If GeneratePdfFromTiff just treats DocumentInfo like a parameter object and the document information class doesn't have any logic, it should just be a publicly-accessible type.

If the document information class performs calculations or does anything else interesting, it's definitely worth extracting an interface. (For all the excellent reasons Mark mentions in his answer.)

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@Jeff - thank you. I understand the parameter object issue regarding DocumentInfo, but wouldn't it also be part of the Domain even though it may not have much of a behavior? – Otávio Décio Mar 5 '10 at 18:17
I agree that it should be part of the domain - I just don't think there's any value in decoupling it via an interface if there isn't behavior to encapsulate. – Jeff Sternal Mar 5 '10 at 18:48
but that's the conundrum - if it is defined at the Domain, it can't be referenced by the Interface because it would create a circular dependency, unless it has its interface extracted. – Otávio Décio Mar 5 '10 at 23:13
Oh, argh, I wasn't even paying attention was I? D: I suppose I'd think about combining them into the same assembly or extracting the DocumentInfo class into a separate assembly. – Jeff Sternal Mar 5 '10 at 23:47
@Otávio - on second thought, given what you've described, I suspect that DocumentInfo is part of a more general conceptual domain than the one expressed in your current domain assembly. – Jeff Sternal Mar 7 '10 at 12:21

You may actually need to. If your Domain Model references the interface library, you can't reference the Domain Model from the interface library, as that would create a circular reference.

Even if this isn't the case, referencing the Domain Model from the services creates a hard coupling between the interfaces and the Domain Model. This means that anyone implementing or referencing the interfaces also reference the Domain Model. You may not want that.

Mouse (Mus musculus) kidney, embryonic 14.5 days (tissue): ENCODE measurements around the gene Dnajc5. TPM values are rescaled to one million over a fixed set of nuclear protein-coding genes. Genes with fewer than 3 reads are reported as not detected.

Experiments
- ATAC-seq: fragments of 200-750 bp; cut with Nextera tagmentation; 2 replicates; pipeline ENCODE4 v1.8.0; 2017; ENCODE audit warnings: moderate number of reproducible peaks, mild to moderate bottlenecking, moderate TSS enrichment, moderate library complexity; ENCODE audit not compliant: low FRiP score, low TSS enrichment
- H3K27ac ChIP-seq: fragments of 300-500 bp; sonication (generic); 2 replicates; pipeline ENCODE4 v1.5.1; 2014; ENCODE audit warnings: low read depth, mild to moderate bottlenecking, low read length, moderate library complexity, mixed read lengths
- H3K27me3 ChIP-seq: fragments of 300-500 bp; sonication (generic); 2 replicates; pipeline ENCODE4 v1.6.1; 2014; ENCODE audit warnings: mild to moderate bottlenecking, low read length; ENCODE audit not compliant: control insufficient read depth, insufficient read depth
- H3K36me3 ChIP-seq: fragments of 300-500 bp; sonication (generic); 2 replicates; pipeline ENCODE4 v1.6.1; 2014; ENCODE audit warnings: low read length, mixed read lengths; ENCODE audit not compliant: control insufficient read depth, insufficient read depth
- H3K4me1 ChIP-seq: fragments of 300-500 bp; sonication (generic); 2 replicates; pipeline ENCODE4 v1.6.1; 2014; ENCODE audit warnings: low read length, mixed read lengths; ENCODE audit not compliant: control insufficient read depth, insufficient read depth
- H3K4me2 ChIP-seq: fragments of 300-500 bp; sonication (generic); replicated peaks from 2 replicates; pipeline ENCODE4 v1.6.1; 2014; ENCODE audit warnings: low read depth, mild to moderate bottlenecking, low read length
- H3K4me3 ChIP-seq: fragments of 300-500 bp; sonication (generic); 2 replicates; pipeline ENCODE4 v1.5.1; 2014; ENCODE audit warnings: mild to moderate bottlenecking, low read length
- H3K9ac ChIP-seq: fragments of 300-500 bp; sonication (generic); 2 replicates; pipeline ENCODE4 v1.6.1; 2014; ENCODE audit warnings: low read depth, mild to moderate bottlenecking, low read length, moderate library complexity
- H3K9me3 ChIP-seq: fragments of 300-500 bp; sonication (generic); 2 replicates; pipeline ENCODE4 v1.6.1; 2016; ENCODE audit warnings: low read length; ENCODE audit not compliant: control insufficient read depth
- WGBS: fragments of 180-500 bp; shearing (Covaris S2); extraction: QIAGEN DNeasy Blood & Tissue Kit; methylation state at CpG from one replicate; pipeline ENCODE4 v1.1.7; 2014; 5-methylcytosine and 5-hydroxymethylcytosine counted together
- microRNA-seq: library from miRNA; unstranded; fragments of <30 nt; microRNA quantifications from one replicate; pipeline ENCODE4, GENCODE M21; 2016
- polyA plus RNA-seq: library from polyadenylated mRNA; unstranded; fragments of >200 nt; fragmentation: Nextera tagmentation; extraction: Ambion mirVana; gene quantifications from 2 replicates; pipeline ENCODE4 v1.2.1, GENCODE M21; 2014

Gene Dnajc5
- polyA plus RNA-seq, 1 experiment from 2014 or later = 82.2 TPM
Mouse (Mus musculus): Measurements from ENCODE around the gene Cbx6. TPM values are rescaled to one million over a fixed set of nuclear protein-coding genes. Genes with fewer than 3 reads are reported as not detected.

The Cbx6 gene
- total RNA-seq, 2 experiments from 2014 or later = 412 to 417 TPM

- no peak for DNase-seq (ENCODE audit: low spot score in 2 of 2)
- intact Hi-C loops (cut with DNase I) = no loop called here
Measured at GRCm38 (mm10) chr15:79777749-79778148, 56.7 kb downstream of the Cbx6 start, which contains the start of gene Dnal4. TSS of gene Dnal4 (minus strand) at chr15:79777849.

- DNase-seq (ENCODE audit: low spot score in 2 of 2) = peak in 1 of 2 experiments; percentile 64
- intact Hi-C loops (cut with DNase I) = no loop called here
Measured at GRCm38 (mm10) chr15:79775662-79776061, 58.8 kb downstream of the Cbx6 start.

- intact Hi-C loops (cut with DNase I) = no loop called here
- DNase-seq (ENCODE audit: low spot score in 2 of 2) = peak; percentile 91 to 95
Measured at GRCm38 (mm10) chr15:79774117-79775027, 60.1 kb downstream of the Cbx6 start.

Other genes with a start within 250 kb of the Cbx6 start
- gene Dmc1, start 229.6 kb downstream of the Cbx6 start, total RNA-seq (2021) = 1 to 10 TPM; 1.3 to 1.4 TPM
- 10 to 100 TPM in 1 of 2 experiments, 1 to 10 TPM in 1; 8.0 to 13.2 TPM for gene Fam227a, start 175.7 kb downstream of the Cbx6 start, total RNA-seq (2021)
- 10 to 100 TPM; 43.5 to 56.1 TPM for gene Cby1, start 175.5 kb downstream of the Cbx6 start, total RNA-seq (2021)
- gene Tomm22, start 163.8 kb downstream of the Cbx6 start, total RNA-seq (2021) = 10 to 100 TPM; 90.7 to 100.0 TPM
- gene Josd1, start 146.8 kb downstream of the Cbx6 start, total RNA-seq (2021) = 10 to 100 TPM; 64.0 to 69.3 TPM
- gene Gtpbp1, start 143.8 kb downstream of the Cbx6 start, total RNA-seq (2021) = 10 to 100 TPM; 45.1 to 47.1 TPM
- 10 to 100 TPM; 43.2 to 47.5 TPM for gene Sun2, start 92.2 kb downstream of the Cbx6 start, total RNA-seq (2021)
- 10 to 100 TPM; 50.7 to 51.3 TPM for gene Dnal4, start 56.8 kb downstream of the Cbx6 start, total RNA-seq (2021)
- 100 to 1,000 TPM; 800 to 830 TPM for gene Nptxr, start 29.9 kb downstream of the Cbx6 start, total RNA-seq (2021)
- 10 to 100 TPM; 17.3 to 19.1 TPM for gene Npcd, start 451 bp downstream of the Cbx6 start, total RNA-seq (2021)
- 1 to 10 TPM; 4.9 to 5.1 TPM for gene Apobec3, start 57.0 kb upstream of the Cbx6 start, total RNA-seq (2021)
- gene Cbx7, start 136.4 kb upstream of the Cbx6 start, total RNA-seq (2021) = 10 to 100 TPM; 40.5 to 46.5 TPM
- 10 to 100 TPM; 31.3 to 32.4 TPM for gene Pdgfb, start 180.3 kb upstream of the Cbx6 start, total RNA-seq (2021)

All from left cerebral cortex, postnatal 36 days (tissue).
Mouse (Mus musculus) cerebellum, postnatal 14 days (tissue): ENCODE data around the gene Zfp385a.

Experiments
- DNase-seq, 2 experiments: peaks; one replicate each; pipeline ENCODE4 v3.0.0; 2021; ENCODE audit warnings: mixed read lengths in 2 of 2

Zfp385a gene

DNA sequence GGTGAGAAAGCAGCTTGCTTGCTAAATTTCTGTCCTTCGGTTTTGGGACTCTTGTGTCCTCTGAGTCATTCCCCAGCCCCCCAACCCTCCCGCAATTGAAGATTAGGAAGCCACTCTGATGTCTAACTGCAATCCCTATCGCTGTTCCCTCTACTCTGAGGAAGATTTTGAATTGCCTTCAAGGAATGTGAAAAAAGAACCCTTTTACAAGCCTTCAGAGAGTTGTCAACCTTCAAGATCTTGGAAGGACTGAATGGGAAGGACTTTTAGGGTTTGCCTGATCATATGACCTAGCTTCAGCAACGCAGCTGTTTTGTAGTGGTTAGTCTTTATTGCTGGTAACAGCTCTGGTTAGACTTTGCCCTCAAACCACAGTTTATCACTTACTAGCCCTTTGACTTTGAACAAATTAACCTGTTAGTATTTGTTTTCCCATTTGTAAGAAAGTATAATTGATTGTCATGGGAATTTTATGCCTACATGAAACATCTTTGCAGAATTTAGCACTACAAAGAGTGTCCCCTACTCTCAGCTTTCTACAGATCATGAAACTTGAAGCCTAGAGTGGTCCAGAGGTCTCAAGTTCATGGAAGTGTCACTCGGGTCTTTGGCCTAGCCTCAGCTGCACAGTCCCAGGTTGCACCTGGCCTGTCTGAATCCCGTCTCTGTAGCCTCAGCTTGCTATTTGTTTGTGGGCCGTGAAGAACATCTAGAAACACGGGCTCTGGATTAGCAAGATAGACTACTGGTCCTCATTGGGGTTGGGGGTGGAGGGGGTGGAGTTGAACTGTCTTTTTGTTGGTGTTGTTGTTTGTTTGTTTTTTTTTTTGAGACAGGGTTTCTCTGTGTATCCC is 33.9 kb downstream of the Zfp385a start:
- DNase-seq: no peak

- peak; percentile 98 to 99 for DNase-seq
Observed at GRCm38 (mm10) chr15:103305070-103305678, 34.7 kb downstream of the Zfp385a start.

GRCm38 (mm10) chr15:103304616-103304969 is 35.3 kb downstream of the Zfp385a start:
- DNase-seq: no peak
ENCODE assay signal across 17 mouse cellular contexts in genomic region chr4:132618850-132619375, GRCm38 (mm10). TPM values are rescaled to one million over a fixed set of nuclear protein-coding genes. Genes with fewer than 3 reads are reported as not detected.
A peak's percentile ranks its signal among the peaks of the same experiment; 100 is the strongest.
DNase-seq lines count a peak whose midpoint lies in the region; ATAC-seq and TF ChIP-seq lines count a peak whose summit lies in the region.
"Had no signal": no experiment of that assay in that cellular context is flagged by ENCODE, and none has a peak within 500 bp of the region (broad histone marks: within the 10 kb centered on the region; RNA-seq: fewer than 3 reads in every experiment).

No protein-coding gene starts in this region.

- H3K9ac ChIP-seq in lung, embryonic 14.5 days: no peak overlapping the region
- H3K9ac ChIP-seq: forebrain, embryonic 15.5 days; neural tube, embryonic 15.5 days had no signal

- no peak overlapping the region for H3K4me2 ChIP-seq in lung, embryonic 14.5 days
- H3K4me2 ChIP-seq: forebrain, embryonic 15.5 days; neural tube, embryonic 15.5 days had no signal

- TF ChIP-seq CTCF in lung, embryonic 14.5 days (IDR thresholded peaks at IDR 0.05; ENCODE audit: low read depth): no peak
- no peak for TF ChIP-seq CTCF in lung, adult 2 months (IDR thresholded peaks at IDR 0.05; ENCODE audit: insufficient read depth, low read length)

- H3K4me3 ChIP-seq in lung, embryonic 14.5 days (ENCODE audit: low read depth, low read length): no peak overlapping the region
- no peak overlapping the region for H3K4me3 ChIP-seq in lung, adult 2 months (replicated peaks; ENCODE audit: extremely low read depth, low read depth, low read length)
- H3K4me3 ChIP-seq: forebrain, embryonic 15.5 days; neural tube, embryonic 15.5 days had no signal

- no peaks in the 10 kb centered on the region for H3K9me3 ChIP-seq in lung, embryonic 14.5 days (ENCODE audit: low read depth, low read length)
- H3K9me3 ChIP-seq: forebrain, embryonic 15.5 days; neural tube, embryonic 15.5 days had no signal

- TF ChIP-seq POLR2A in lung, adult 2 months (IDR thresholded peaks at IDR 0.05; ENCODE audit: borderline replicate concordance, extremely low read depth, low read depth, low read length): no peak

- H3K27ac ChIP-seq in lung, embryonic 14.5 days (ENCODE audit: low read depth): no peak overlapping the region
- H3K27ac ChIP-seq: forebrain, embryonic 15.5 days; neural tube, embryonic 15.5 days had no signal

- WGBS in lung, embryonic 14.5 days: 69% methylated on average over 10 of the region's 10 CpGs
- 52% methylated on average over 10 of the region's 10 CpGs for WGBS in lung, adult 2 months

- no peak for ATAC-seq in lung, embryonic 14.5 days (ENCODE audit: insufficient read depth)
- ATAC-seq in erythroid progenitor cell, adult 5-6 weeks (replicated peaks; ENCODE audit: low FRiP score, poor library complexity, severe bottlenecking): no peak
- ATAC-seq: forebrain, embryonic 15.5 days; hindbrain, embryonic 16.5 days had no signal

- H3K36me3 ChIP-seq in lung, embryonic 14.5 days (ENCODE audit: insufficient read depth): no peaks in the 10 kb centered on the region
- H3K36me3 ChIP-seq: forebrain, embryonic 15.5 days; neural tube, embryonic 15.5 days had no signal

I would definetely recommend that you extract interfaces from those domain objects you would like to use together with your interfaces.

If you already have a class called Foo, then extract and interface IFoo from it, and use it in your other interfaces:

public interface IMyService
    public IBar DoStuff(IFoo foo);

Once you start using domain objects as interfaces, you will discover that there may be more places where you can replace the concrete class with the interface. Every time you do that, your code becomes more loosely coupled, and that's a good thing. It makes your code more maintainable, and more adaptable to change.

When you extract an interface, remember that you must perform a deep extraction.

If Foo looks like this

public class Foo
    public Baz Baz { get; }

the interface should look like this:

public interface IFoo
    IBaz Baz { get; }

public interface IBaz {}

(apologies for the C# code if you write in a different language...)

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@Mark - thank you for your answer, it validates one of my options that would be to create an interface for each domain object that can be used by an interface. And BTW no apologies needed - I am working in C# :) – Otávio Décio Mar 5 '10 at 17:03

I would keep in mind the interests of the software engineers using the interface. Trying to decouple can make the code more abstract, and usually more difficult to consume. That means that more code will need to get written to "get stuff done", and that code will require more effort to write.

Pardoxally, due to the extra complexity, it will also get harder to change things, because more lines of code depend on your domain's visible interface. This is kind of the opposite of what you probably want to achieve, because the decoupling should help to make the system easier to understand and maintain (among other things).

But it really really depends a lot on what types you intend to expose, and to whom. Could you give some examples?